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Stories from the Verse
Chapter 15: Brown 103
Table of Contents
Previous chapter: Chapter 14: Slade 96
That night Derek slept on a plane, and by the next afternoon he was standing in an office in what seemed to be London, England, although apart from the clock he didn't recognize much of it. The man behind the desk, whom he was told was called C, had not yet looked up at him, but was making some notes on paper. Derek stood uncertainly in the space by the desk.
"You can sit, if you like," C said without looking up. Derek picked the most comfortable looking of three chairs, and settled into it. C continued his work for another minute before speaking again.
"There seems to be some confusion about your name," he said. "You've been listed as Theian Toreinu Morach, but then also as Derek Jacob Brown and as Ferris Hoffman. Do you prefer one of these names?"
He was feeling a bit uncomfortable, rather on the spot here. He wasn't certain why he was here, but that he was told by the reptile group that this man wanted to talk to him. He knew that this was because he was a verser, but that told him little. "Der," he started to say, then cleared his throat and continued, "Derek is fine. The others are something of a long story."
"Oh, I'm quite aware of how versers pick up names in their travels; it gets rather confusing eventually, but I'm happy to call you whatever you prefer, Derek. You should call me C."
"Yes, sir." He looked around.
"How," C started and stopped, as if uncertain whether to ask, then resumed as if he was now committed. "How old are you, Derek?"
"In what sense?" Derek asked.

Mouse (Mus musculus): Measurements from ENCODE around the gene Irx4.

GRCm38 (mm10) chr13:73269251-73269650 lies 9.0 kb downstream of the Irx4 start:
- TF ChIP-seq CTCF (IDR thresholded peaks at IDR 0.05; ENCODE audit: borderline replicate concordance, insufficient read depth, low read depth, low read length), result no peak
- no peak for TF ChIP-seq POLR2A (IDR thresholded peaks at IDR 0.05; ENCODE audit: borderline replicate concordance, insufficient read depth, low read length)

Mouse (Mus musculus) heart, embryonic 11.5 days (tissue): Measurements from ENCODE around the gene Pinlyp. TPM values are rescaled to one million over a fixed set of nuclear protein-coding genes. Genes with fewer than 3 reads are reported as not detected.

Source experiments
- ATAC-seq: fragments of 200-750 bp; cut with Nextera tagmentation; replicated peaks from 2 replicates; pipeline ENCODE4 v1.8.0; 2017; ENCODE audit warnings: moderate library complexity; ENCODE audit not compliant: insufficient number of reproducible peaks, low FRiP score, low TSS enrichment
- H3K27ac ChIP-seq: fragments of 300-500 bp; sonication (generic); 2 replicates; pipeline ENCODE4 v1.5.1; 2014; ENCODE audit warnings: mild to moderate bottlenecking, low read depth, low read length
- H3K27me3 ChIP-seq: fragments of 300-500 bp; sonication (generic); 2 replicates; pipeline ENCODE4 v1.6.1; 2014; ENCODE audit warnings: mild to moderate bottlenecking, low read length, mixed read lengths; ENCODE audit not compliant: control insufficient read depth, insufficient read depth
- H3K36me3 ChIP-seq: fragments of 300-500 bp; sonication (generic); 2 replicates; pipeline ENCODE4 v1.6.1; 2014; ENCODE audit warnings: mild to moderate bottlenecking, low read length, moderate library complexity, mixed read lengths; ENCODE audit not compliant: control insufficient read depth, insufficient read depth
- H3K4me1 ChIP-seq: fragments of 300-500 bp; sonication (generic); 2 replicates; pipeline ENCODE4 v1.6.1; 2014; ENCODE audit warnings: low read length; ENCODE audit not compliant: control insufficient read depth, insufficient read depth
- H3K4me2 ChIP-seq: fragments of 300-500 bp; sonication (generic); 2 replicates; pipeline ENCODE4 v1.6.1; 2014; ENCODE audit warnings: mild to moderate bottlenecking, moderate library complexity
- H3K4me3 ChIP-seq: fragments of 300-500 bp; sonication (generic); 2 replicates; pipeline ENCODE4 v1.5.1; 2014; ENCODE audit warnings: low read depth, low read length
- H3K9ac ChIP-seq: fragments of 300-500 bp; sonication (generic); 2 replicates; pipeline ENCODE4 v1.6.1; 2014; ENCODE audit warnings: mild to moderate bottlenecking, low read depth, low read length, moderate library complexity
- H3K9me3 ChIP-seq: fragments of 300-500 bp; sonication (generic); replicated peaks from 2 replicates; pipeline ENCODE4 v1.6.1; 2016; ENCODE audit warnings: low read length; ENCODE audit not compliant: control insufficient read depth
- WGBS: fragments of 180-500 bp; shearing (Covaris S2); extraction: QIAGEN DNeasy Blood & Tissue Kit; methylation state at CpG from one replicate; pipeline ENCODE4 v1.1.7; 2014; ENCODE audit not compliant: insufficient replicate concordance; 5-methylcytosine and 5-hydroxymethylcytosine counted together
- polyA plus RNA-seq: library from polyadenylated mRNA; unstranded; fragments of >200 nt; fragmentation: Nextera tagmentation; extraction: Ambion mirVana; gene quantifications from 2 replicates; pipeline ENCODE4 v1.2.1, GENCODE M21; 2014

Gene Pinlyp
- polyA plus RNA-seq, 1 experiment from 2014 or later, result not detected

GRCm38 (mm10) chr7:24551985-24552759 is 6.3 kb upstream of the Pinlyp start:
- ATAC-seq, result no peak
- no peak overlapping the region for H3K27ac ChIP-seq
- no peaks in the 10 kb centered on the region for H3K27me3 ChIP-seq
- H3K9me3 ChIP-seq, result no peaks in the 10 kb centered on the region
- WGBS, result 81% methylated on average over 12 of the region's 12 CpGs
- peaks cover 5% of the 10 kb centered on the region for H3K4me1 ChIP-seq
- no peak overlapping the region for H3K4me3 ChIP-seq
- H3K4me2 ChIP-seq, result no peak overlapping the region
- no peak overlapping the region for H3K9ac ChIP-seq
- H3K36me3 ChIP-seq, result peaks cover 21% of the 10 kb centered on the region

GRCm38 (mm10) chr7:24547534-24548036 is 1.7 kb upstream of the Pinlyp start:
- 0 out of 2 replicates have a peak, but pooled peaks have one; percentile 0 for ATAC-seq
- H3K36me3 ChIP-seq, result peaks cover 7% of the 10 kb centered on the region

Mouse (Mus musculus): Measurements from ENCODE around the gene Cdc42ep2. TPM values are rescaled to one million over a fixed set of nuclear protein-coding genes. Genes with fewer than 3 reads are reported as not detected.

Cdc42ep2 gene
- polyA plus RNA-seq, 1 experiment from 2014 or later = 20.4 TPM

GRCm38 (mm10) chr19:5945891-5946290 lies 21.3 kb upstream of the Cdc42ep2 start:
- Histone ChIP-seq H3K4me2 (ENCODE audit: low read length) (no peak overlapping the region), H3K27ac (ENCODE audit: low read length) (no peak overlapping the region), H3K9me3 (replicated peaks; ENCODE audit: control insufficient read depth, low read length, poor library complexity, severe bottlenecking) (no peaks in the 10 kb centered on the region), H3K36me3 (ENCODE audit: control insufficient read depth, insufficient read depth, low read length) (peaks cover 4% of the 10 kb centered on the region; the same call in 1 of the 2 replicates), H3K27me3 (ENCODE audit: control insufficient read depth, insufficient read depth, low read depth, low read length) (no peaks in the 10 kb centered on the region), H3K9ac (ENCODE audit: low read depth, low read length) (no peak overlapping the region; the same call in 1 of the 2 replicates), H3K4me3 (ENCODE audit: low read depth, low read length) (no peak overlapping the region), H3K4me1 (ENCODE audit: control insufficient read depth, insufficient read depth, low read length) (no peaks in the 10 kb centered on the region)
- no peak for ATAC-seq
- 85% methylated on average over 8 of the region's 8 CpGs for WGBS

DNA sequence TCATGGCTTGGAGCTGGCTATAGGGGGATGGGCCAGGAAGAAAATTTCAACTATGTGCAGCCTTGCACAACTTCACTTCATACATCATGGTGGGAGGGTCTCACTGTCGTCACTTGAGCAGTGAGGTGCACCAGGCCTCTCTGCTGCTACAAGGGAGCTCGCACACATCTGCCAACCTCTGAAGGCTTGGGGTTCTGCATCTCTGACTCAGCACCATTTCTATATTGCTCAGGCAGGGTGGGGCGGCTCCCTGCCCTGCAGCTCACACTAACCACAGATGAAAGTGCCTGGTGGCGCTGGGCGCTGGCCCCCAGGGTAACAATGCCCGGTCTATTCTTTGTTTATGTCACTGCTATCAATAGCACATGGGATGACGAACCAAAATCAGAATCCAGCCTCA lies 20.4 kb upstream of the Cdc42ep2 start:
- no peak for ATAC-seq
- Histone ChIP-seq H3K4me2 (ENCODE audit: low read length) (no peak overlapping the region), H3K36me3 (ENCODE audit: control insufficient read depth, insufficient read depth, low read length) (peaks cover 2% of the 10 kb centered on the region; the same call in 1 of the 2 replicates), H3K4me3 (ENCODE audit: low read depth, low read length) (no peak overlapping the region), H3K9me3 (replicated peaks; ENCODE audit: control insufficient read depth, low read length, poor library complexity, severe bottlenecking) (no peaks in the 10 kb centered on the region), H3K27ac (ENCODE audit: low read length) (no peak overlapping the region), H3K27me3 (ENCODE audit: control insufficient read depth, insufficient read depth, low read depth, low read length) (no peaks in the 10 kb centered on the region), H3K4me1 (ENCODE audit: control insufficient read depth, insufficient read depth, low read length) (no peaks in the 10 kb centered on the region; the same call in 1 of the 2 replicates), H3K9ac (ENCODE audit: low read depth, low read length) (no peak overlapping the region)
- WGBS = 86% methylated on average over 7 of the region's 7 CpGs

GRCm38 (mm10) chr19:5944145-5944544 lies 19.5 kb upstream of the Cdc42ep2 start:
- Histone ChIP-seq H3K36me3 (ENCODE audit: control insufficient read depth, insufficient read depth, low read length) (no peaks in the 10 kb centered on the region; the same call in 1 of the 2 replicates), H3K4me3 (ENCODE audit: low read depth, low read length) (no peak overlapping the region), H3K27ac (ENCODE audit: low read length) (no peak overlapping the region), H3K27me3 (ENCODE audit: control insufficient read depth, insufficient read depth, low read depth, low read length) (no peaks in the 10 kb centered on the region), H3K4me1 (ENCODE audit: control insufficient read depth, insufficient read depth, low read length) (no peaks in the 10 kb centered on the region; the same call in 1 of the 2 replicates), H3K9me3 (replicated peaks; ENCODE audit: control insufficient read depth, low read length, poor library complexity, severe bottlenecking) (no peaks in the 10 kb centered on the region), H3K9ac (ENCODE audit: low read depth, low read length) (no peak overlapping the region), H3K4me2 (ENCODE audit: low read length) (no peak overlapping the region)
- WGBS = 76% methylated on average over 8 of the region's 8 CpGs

"Any sense you like."
That was a fascinating question. How old was he?
"Well, sir, I've been alive for maybe fifty years, give or take a few, but I'd say I'm seventeen. That's what most people would guess, anyway."
"Remarkable. Well, it's no difference, really. You are a verser. Listen, Derek, I know a lot about what versers are, what makes them what they are. As you have already gathered, I can locate them--you--anywhere in the world, know where you are, when you arrive, and when you leave. I'm also the head of British Intelligence, and have established an intelligence cooperative with several countries, including the United States. The people who brought you to me work for the CIA, but one of their key jobs is bringing versers to meet me before they become too involved in this world.
"Versers are in many ways unique. You cannot die, and you know it; thus you are often willing to take risks most men won't take. In any event, it is almost impossible to know whether a man will risk his life for what he believes--but most versers have done it several times, and if you're as old as you say I would bet you've done it yourself, sometimes lost, and done it again."
Derek nodded; C continued.
"You also often have unusual abilities. Many of these don't work in this world, but I've known versers who could read minds, push things around a bit telekinetically, heal their own injuries, and other little things. They say the biases are low in psionics and magic, but I've never really understood what that means. Still, the report says you were able to do something I have not seen done before, changing size and flying, and it is reported that there was an advanced weapon among your gear?"
"Yes, sir; it's a laser blaster."
"So that counts for something. In short, Derek Jacob Brown, I consider versers to be very talented and therefore very dangerous, and I want you working for me."
"Working for you, sir? As a spy?"